Regardless, air travel isn’t what it used to be. i used to look forward to flying. Now i dread it.

And that was the old bread slices for our sandwich.

* * *

The filling of the sandwich was glorious.

We stayed at our nephew’s apartment. Zach Jewell has a great place in Watertown, Massachusetts. Even better, my brother was there. Good way to start.

Then on to Newport, retracing my steps in November, but this time with Maureen. Noreen Leahy and Emily Black enjoy Maureen’s company. Jim Leahy –he and Noreen put us up at their wonderful home on Tuckerman Avenue — was just the best host possible and he even laughed at my sea stories. My first apartment is about three lots away. Their home looks south onto the Atlantic.

Of course, nostalgia was coursing through my veins. Newport is one of the few places i would consider as home if we didn’t live in the Southwest corner. And we hit spots that were my stomping grounds: Fort Adams boasts a park where my Navy housing was in 1972. The house with my apartment in 1983 hasn’t changed. It is located at the beginning of Ocean Drive. Castle Hill Inn, where Noreen, Maureen, and met Emily and sat in lawn chairs looking out on the Narragansett Bay channel, which i traversed on the USS Waldron (DD 764), USS Hawkins (DD 873), and USS Luce (DLG 7) enough to have lost count.

A new place, which was wonderful, was a sunset of Hors d’oeuvres with wine. Perfect. We were joined by Diego, a Naval War College Student from Panama sponsored by Jim and Noreen, and their son Joe, who is attending the Prospective Executive Officer course en route to a ship. Of course, Joe had to endure words of wisdom from an old XO.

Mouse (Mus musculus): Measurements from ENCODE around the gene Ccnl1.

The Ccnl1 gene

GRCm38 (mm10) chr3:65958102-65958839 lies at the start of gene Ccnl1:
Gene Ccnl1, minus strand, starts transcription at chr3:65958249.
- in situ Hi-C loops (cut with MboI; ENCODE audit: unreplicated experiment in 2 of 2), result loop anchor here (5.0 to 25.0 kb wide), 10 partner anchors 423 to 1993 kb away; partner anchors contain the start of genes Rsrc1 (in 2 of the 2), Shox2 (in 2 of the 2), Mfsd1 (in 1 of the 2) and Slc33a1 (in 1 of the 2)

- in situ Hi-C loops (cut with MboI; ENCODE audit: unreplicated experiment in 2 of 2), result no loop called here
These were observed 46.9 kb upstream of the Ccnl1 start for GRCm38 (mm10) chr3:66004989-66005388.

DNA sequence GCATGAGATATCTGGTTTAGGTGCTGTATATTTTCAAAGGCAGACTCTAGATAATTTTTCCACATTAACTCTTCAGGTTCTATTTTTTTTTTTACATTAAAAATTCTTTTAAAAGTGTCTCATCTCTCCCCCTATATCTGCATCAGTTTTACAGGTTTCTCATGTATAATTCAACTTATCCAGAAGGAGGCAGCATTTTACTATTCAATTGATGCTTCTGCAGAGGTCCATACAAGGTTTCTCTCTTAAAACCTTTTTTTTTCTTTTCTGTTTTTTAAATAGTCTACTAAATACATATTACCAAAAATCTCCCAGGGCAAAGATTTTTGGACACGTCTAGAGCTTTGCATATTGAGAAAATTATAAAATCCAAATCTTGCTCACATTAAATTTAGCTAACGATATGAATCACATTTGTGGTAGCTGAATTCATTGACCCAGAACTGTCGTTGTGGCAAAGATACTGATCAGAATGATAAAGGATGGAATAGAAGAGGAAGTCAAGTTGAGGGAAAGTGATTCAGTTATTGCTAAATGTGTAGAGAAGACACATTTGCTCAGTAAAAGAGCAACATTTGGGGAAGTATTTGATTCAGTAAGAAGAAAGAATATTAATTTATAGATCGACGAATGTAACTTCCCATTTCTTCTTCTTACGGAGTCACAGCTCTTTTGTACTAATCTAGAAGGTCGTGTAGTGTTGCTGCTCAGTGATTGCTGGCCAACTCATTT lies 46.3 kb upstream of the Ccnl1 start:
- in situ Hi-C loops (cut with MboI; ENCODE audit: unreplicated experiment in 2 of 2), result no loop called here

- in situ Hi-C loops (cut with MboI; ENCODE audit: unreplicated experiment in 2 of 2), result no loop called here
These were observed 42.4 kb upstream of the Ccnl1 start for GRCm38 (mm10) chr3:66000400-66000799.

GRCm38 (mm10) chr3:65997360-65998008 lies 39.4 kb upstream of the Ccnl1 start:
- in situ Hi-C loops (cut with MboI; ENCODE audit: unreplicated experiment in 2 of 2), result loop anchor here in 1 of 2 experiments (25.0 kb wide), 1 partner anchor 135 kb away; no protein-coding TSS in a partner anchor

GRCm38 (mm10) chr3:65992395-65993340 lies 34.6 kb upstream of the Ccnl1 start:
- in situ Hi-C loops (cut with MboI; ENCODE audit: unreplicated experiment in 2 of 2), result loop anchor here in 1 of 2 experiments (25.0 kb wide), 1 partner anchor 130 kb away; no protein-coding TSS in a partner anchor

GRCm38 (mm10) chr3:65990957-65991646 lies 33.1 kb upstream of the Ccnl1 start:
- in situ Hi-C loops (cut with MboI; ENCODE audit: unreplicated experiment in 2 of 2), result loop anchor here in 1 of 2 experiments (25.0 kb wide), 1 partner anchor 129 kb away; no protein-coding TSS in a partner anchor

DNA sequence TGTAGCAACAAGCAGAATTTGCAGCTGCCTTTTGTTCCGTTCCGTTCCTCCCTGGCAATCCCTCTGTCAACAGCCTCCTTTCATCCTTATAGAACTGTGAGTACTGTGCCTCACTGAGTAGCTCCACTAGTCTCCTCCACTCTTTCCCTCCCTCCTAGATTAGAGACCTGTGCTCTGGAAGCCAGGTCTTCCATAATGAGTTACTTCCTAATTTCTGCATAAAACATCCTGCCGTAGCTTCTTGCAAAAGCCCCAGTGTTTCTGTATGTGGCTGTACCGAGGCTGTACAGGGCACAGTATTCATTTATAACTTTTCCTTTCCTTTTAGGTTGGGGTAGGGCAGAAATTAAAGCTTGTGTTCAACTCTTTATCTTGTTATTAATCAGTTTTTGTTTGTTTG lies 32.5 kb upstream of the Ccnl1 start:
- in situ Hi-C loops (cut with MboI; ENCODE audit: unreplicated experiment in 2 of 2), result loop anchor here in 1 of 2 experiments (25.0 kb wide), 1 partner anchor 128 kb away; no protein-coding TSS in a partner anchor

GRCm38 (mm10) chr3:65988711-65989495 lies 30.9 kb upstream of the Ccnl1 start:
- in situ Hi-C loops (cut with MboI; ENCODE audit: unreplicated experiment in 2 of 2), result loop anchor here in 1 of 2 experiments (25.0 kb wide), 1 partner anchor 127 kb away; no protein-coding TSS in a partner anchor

Then, there was the Black Pearl. i have somewhere near 250 tales about the Black Pearl. It was literally a shack on a pier in my day, established by the owner of the three-masted schooner with the same name so he had a place for a drink and sandwich after a sail. Today, it has expanded (so has the pier) with outdoor dining and a fine dining extension off of the original shack. But back then, i dated a waitress who was attending Salve Regina College. She remains a close friend.

Ahh, memories.

We toured the Tennis Hall of Fame where in 1973, Blythe’s mother and i watch Billie Jean King, Margaret Court, Rosie Casals, and Evonne Goolagong in a tournament. We sat at center court and our necks hurt for a week from turning our heads to catch the action.

i even spotted Hurley’s building. Hurley’s was my spot for jazz and what was called Rhythm and Blues back then but bears little resemblance to that genre today. On Sundays afternoons in the late 60’s, Hurley’s held a jam session, and every Sunday, they played and sang, “My Satin Doll.” Nailed it. The lady that sang was in her happy zone. So was i.

And Saturday evening, Jim and Noreen took us to the White Horse Tavern. Legend has it that it originally was a pirate’s home. It became a restaurant in 1673, the oldest operating restaurant in the country today.

i went with Blythe’s mom in 1973 for our second anniversary. i ordered the seafood combo. They brought out a vat about 18 inches high with a diameter of about a foot. They dipped some tongs in and brought out a whole lobster, then shrimp, then mussels, then clams, then potatoes, corn, carrots, and lord knows what else. i don’t recall what Kathie had, and i sure as heck couldn’t see it. We got home in time to see the Knicks beat the Lakers in the NBA championship game.